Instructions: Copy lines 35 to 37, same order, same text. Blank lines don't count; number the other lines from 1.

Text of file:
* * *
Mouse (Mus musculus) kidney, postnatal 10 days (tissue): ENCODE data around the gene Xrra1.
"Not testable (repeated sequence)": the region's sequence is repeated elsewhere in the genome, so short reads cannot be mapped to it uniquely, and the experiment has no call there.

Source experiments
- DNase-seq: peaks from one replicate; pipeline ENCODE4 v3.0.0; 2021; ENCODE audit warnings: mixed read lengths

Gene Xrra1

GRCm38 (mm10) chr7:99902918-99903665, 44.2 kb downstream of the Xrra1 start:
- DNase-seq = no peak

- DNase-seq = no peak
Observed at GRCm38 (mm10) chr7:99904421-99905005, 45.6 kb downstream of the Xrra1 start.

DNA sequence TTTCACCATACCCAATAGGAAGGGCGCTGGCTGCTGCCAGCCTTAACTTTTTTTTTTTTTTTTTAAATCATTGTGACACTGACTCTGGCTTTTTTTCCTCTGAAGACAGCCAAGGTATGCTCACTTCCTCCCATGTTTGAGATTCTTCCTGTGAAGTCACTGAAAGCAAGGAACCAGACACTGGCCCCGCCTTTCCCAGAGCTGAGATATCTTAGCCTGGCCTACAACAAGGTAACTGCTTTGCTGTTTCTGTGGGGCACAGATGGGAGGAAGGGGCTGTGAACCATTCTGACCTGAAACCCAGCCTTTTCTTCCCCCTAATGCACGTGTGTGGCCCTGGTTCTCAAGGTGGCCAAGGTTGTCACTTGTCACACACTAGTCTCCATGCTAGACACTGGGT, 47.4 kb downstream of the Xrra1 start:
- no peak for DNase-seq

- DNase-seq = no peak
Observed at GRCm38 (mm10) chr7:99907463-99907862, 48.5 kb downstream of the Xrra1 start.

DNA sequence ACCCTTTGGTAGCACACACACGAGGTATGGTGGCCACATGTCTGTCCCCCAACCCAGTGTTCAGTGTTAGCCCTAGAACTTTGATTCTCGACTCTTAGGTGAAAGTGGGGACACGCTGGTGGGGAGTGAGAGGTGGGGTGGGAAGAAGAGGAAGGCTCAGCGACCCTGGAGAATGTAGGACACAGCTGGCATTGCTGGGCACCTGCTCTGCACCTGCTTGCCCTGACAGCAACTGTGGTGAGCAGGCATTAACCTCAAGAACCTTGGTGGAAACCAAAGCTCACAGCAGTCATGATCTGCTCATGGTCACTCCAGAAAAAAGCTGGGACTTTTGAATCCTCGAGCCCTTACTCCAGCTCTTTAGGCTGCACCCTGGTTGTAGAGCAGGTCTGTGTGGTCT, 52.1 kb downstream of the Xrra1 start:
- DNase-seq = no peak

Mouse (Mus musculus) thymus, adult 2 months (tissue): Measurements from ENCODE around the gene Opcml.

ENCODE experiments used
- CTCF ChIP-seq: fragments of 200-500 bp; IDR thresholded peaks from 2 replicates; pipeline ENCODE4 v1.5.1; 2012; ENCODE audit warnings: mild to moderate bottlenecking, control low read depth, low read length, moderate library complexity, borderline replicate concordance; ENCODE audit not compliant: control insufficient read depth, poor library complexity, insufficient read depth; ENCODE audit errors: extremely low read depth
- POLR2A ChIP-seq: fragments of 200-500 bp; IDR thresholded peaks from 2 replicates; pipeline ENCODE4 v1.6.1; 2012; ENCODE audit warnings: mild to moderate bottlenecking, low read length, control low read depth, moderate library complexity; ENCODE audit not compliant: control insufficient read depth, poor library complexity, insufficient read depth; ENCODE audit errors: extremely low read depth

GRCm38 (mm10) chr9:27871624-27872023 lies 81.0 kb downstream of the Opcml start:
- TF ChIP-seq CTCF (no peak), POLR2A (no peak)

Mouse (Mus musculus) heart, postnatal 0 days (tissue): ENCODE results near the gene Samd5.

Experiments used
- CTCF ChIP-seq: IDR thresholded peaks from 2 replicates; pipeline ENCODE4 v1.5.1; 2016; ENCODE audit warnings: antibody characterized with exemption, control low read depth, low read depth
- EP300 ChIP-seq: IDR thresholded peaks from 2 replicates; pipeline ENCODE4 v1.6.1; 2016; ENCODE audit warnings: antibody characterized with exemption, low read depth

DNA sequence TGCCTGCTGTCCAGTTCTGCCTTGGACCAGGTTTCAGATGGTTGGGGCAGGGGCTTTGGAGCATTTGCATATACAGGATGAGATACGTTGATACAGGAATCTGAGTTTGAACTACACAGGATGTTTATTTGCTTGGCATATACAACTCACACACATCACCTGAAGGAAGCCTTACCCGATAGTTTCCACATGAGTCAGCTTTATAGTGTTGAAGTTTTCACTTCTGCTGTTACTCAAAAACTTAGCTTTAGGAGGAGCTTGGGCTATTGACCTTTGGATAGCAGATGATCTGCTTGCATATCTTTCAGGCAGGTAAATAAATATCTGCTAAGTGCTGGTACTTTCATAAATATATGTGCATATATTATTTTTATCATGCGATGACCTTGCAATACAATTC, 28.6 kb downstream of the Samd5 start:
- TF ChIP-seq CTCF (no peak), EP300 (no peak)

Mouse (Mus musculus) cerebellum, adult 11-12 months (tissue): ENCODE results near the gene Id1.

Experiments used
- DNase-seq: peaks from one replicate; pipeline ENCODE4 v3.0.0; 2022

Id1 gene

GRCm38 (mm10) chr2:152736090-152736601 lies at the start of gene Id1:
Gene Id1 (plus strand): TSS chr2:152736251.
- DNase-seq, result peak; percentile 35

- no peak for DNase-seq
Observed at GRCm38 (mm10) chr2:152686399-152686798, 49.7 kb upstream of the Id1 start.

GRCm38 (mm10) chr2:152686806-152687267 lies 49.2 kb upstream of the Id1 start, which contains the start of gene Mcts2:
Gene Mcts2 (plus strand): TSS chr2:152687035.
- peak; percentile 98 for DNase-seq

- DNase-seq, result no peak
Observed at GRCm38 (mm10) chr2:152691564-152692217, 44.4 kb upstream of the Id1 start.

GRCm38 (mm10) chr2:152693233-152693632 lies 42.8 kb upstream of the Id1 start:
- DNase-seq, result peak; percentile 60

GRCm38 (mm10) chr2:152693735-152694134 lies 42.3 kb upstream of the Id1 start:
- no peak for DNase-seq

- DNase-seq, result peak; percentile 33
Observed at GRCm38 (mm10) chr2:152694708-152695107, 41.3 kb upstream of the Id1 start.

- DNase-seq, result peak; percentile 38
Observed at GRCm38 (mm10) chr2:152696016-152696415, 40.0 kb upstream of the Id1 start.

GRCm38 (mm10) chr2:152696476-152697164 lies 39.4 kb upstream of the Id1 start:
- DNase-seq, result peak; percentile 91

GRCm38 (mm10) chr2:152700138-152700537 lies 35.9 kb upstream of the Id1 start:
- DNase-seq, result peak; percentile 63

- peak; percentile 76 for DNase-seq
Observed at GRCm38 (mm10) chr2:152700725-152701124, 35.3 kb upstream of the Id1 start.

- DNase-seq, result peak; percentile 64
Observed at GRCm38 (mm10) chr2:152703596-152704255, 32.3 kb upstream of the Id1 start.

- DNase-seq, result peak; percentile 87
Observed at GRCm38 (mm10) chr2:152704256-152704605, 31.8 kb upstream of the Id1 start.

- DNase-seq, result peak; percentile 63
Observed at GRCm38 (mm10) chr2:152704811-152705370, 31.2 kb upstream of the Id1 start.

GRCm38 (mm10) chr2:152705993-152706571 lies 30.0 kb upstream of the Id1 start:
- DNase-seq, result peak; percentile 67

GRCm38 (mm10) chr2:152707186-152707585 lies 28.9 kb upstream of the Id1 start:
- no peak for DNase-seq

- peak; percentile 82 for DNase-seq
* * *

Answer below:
- no peak for DNase-seq
Observed at GRCm38 (mm10) chr2:152686399-152686798, 49.7 kb upstream of the Id1 start.

GRCm38 (mm10) chr2:152686806-152687267 lies 49.2 kb upstream of the Id1 start, which contains the start of gene Mcts2: